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G. E. B. Kivistik

I shouldn’t even be doing this — I OUGHT to be working on the Nyan Cat project I had a flash of inspiration for the other day, a project with the potential to be FAR more enriching to the lives of those around me, and, dare I say, to the world. But another flash just hit me about something entirely different. And I miss my personal blog. A lot. I miss venting to it, on an Internet so obscure to the average person that I could be assured my bosses wouldn’t read it just because they barely knew what a webpage was, much less a blog.

ANYWAY I am feeding it this:

My ex-boyfriend cited reading Cryptonomicon in high school as his inspiration for going into Peace Corps in Africa. Specifically, he mentioned the passage which in my copy (2000) is on pp 82-83: In Which The Hero Has Dinner With A Bunch Of Snooty Academics. One of the academics, G.E.B. Kivistik, says (as my ex recounted) “Who will build the on-ramps from the ghettos to the Information Superhighway?” His response, as a high schooler, was “Me!”

If you get closer to the passage, it’s clear that the snooty academic is not a sympathetic character. You’re supposed to identify with the hero, who gets more and more agitated about Kivistik’s abuse of the Information Superhighway metaphor, and eventually rips him apart for not understanding the Internet at all. If you actually look at the passage, it reads “How many on-ramps will connect the world’s ghettos to the Information Superhighway?” Taking this passage to heart is a little odd. (A friend just referred to it as “lacking Earth logic,” which is funny since my ex once commented that all he wanted was for his African students to use logic and reason for a change.)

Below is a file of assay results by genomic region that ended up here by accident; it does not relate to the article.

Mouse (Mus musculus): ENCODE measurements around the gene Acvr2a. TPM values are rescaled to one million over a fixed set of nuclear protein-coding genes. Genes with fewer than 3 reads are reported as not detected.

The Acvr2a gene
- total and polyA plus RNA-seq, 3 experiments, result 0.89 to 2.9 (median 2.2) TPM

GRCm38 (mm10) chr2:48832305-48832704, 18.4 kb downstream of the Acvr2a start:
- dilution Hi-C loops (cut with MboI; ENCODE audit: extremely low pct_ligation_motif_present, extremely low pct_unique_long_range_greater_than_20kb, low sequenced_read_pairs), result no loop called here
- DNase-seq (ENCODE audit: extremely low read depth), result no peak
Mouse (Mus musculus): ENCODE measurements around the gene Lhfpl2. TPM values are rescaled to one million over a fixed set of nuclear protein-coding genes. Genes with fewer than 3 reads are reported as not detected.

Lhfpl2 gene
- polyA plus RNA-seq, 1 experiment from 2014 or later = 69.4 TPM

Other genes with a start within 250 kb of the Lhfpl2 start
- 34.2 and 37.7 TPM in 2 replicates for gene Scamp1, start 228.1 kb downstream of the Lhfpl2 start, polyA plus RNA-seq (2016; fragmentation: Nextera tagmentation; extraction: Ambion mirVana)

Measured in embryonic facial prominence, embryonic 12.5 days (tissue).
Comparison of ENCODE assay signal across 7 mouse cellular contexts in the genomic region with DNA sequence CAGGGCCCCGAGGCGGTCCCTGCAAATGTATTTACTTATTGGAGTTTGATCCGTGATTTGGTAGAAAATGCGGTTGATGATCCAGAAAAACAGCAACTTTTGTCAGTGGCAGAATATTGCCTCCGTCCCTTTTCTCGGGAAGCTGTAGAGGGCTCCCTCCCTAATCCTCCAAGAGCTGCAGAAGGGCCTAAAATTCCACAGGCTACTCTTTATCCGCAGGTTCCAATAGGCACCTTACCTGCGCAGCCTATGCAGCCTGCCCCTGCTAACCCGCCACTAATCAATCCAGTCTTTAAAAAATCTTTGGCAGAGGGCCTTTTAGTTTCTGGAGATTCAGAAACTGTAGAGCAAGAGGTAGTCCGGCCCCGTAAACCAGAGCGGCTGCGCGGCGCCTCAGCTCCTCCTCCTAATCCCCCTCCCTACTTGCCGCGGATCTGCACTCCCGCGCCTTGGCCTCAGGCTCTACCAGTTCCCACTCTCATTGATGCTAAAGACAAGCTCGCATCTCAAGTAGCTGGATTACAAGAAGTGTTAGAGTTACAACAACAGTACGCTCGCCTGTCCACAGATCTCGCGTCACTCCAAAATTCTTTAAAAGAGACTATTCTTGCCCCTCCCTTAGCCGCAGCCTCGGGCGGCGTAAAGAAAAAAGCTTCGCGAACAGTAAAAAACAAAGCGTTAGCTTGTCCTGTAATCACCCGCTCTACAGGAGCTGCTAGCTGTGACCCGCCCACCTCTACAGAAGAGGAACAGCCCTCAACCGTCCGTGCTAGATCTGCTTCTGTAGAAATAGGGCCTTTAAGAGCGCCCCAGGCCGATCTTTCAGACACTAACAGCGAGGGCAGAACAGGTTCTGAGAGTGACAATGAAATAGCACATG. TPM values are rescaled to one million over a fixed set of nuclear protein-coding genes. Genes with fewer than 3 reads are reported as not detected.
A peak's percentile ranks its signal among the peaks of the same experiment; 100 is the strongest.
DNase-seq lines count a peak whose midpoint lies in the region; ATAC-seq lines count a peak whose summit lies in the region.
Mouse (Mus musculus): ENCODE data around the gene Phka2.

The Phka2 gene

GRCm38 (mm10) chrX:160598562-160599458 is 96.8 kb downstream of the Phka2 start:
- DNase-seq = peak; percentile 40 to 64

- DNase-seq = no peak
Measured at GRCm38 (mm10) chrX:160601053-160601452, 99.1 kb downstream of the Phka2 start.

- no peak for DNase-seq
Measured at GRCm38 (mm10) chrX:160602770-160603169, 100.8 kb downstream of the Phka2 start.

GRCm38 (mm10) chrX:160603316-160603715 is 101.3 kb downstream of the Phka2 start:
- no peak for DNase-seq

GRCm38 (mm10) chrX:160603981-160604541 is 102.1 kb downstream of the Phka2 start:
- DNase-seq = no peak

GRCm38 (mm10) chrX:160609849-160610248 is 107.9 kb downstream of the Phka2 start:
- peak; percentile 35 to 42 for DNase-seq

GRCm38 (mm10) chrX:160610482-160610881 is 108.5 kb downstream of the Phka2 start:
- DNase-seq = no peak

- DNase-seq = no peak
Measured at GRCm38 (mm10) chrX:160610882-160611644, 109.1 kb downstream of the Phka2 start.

What just struck me is the irony of one incredibly hurtful thing my ex said, in light of this passage. About a month after we broke up I went to feel out whether we’d cooled down enough to maybe talk things over. (“Too soon!” said Rachel. She was right.) I tried to explain why I’d broken up with him, and try to feel out why he thought I’d done it. He said he thought we’d broken up because we had a number of fundamental disagreements. Mainly, he didn’t believe that taking classes and studying was as valuable a way of knowing as actually having done things — and he explicitly applied that value judgment to the seven years of grad school I’d just come out of.

Now I’m not sure whether there’s actually an irony in the fact that he took his marching orders from a bloviating academic in a novel, or whether he was actually reacting to Kivistic as the hero did, arguing that as a programmer he knew much more about the Internet and what should be done with it.

As far as I know (I don’t read his blog anymore), my ex is still over in Africa. Teaching, not setting up technology.

* * *

It’s been almost a year since I broke up with him. The further I get from the breakup, the happier I am. I liked that he was idiosyncratic, but in hindsight, it served as his stubborn defense of continuing to do what he did as a(n only) child of well-meaning hippies; someone who barely emotionally survived leaving home to go to college, and returned thereafter to live in his childhood home before heading to Peace Corps.

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